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Promoting access to quality, safe, and relevant education for all persons affected by crisis

Preventing Violent Extremism

The number of violent extremist attacks committed across the world has increased sharply in recent years. And there are more attacks on schools and students than ever before.

An important step to prevent violent attacks in the future is to examine and tackle the root causes of violent extremism. Preventing violent extremism (PVE) is complex and involves various actors and stakeholders. While education is frequently the target of violent extremism, it can also be part of the solution to reducing forms of violence.

The United Nation’s Plan of Action to Prevent Violent Extremism, which aims to tackle the root causes of violent extremism, lists education as a tool against extremism and the violence that can result from it.  

However, there are two ‘faces’ to education: education can promote inclusion, strengthen social cohesion, and develop a more engaged citizenry. Conversely, education can exacerbate existing tensions and divisions, reproduce structures of exclusion and inequality, and promote harmful practices and violent behaviour. Education initiatives must therefore look both within and beyond the classroom to address the root causes that contribute to forms of violence and violent extremism.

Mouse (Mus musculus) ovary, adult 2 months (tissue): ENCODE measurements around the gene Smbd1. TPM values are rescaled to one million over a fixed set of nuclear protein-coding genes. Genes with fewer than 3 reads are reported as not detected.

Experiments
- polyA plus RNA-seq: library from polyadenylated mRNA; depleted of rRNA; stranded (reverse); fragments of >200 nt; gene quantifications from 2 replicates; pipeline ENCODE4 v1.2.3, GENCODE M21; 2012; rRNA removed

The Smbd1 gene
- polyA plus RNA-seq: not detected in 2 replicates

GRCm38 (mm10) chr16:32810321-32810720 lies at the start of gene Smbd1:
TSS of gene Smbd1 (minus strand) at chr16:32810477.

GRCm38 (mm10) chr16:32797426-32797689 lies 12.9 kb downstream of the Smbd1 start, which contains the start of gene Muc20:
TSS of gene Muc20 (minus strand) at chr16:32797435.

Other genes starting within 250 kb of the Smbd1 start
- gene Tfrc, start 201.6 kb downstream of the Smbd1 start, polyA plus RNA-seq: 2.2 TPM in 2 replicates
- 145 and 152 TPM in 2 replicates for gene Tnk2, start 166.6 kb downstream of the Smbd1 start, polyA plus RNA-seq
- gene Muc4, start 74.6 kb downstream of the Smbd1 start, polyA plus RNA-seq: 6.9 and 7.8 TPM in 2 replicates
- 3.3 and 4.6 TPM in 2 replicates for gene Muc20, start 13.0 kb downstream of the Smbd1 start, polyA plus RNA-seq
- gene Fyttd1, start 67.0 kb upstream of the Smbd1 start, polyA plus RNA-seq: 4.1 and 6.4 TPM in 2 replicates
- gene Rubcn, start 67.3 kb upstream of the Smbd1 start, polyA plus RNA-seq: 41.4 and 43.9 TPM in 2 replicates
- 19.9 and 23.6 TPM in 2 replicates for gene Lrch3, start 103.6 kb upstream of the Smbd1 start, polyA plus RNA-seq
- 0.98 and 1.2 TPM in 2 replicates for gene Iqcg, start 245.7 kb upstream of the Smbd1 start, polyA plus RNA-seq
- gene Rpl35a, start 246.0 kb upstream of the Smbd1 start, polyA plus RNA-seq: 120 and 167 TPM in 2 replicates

To support efforts to better understand the role of education in preventing violent extremism, the INEE has gathered resources on education and violent extremism, which can help policy-makers, teachers, principals, trainers, and researchers understand better the link between education and violent extremism and help promote the positive ‘face’ of education.


Key definitions

Violent extremism refers to the use of violence in line with an ideological commitment to achieve political, religious, or social goals. These violent acts can be carried out by any individual or group from a range of beliefs and ideologies.

One way of conceptualizing the factors that may lead to violent extremism is the idea of ‘push’ and ‘pull’ influences:

  • ‘Push Factors’ may include: marginalization, inequality, discrimination, persecution or the perception thereof, the denial of rights and civil liberties; and environmental, historical or socio-economic grievances, whether actual or perceived.